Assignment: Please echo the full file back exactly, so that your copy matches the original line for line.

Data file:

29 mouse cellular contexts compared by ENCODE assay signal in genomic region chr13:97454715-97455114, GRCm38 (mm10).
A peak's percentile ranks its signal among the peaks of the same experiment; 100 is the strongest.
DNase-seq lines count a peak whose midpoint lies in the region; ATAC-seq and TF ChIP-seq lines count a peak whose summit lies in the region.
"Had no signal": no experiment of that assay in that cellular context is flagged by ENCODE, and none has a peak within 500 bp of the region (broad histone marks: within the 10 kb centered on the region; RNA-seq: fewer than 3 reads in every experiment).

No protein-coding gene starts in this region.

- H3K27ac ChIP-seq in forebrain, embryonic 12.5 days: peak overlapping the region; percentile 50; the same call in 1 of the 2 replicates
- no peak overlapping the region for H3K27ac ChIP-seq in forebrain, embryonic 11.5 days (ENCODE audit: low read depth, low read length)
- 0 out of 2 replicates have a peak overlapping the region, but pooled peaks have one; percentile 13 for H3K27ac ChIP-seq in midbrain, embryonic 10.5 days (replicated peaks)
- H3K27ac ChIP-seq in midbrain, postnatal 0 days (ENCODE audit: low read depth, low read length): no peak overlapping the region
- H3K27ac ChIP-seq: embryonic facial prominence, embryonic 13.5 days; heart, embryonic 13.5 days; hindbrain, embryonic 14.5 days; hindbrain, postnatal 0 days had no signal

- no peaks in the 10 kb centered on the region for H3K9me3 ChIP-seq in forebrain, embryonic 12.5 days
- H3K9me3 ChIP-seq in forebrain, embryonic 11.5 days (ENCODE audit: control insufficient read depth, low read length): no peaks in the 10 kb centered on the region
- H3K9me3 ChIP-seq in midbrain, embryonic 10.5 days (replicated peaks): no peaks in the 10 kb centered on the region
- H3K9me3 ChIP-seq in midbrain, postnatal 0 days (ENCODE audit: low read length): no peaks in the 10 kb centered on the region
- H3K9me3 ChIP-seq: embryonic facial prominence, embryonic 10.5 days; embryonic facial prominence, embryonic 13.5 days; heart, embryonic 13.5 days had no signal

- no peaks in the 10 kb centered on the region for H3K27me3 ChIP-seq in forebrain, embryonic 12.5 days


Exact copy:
29 mouse cellular contexts compared by ENCODE assay signal in genomic region chr13:97454715-97455114, GRCm38 (mm10).
A peak's percentile ranks its signal among the peaks of the same experiment; 100 is the strongest.
DNase-seq lines count a peak whose midpoint lies in the region; ATAC-seq and TF ChIP-seq lines count a peak whose summit lies in the region.
"Had no signal": no experiment of that assay in that cellular context is flagged by ENCODE, and none has a peak within 500 bp of the region (broad histone marks: within the 10 kb centered on the region; RNA-seq: fewer than 3 reads in every experiment).

No protein-coding gene starts in this region.

- H3K27ac ChIP-seq in forebrain, embryonic 12.5 days: peak overlapping the region; percentile 50; the same call in 1 of the 2 replicates
- no peak overlapping the region for H3K27ac ChIP-seq in forebrain, embryonic 11.5 days (ENCODE audit: low read depth, low read length)
- 0 out of 2 replicates have a peak overlapping the region, but pooled peaks have one; percentile 13 for H3K27ac ChIP-seq in midbrain, embryonic 10.5 days (replicated peaks)
- H3K27ac ChIP-seq in midbrain, postnatal 0 days (ENCODE audit: low read depth, low read length): no peak overlapping the region
- H3K27ac ChIP-seq: embryonic facial prominence, embryonic 13.5 days; heart, embryonic 13.5 days; hindbrain, embryonic 14.5 days; hindbrain, postnatal 0 days had no signal

- no peaks in the 10 kb centered on the region for H3K9me3 ChIP-seq in forebrain, embryonic 12.5 days
- H3K9me3 ChIP-seq in forebrain, embryonic 11.5 days (ENCODE audit: control insufficient read depth, low read length): no peaks in the 10 kb centered on the region
- H3K9me3 ChIP-seq in midbrain, embryonic 10.5 days (replicated peaks): no peaks in the 10 kb centered on the region
- H3K9me3 ChIP-seq in midbrain, postnatal 0 days (ENCODE audit: low read length): no peaks in the 10 kb centered on the region
- H3K9me3 ChIP-seq: embryonic facial prominence, embryonic 10.5 days; embryonic facial prominence, embryonic 13.5 days; heart, embryonic 13.5 days had no signal

- no peaks in the 10 kb centered on the region for H3K27me3 ChIP-seq in forebrain, embryonic 12.5 days